2. The Old Covenant Prayer of Moses and Elijah: The First Reading also recalls the encounters between God and Moses. God called to Moses from the fire of the burning bush. At the foot of Mount Sinai, there was thunder and lightning, smoke, fire, and an earthquake (Exodus 19:16-18). Later on, when Moses asks to see God's glory, God responds: “I will make all my goodness pass before you, and will proclaim before you my name ‘The Lord;’ and I will be gracious to whom I will be gracious, and will show mercy on whom I will show mercy.” God placed Moses in a cleft of a rock and covered him until he passed by. God removed his hand, allowing Moses to see his back, but did not show him his face. Elijah does not encounter God in the wind, the earthquake, or the fire, but rather in a gentle, whispering breeze. The Catechism connects Elijah’s experience with that of Moses and the Transfiguration: “Taking the desert road that leads to the place where the living and true God reveals himself to his people, Elijah, like Moses before him, hides ‘in a cleft of the rock’ until the mysterious presence of God has passed by. But only on the mountain of the Transfiguration will Moses and Elijah behold the unveiled face of him whom they sought; ‘the light of the knowledge of the glory of God [shines] in the face of Christ,’ crucified and risen” (CCC, 2584).


    3. New Covenant Prayer and Life: Today’s Psalm invites us to pray: “I long to see your face, O Lord.” Our longing and waiting for the Lord is answered in the coming of Jesus Christ. The law of the Old Covenant was incapable of reconciling us with God; the New Covenant, established by Jesus Christ, fulfills and perfects the Old Law. The New Law, the Catechism teaches, is the grace of the Holy Spirit: it is a law of love because it makes us act out of love infused by the Holy Spirit; it is a law of grace because it confers the strength of grace to act; it is the law of freedom because it sets us free from the ritual and juridical observances of the Old Law (CCC, 1972). In his Sermon on the Mount, Jesus brings about a fundamental revision of the way of understanding and carrying out the moral law of the Old Covenant. Yesterday, we saw his revision of the Fifth commandment. Today, Jesus addresses the sixth commandment. Tomorrow, Jesus takes up the eighth commandment. In his revision, Jesus brings the Old Law to fulfillment for the sake of the Kingdom of Heaven. He challenges the New People of God to a righteousness that surpasses that of the scribes and Pharisees. In particular, we are challenged to live a radical interior purity: “Blessed are the pure in heart, for they shall see God” (Matthew 5:8). Purity of heart means life according to what the Spirit wants and not according to what the flesh wants (Romans 8:5-10; Galatians 5:19-23). In this way, through life according to the Spirit and by praying in union with the Son, we truly enter into communion with God.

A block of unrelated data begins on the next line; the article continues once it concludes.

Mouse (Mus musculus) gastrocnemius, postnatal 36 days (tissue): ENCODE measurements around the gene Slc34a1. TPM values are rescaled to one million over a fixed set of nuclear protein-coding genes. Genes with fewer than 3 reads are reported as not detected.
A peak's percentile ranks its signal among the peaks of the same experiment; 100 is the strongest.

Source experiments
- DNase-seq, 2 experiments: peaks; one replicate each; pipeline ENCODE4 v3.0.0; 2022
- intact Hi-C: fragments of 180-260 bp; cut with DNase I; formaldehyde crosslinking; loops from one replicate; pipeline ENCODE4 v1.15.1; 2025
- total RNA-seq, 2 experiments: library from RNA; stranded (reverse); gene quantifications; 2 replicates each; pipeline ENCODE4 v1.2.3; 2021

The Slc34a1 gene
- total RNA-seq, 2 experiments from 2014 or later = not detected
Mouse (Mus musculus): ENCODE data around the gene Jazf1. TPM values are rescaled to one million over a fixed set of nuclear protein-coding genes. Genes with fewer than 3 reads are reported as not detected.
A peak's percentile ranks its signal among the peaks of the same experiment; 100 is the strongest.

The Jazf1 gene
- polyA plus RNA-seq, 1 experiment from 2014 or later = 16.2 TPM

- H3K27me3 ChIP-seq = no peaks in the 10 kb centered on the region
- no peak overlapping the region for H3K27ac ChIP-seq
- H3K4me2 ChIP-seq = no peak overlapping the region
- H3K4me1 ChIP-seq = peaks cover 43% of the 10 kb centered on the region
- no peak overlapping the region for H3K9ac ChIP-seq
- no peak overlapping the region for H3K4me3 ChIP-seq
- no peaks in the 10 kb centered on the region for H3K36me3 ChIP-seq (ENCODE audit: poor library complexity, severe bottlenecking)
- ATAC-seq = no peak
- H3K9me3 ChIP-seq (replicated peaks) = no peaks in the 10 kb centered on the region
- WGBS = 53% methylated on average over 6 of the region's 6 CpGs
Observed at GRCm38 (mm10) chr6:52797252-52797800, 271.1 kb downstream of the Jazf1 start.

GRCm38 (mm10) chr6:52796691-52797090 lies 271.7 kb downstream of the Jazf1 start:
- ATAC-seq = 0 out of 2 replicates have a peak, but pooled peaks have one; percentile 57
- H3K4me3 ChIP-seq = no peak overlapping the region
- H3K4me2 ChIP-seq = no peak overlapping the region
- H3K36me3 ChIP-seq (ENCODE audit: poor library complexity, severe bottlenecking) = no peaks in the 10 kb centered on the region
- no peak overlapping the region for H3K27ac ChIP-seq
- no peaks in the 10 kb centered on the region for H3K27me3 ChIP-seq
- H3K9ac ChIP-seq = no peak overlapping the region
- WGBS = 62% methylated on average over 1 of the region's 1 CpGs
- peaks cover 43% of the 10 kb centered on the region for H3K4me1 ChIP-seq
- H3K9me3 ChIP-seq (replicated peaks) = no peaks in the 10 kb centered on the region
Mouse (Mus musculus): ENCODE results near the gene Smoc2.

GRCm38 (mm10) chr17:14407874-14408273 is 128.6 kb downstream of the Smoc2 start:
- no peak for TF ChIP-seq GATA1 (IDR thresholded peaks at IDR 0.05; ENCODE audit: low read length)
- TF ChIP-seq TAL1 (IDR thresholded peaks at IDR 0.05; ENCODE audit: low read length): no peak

Conversing with Christ: Lord Jesus, teach me how to pray as I ought. I do not want to multiply words unnecessarily. I want a true relationship with you. I will praise you and give you thanks for all you have done. I will ask you for what I need according to your Father’s will. I will beg for forgiveness and mercy when I fail and sin against you.


    Living the Word of God: How is my life of prayer? When do I pray best? In the morning or in the evening? On the weekend? Do I see prayer as conversing with God, having a conversation with a friend who loves me? What is God asking me to do to improve my life of prayer?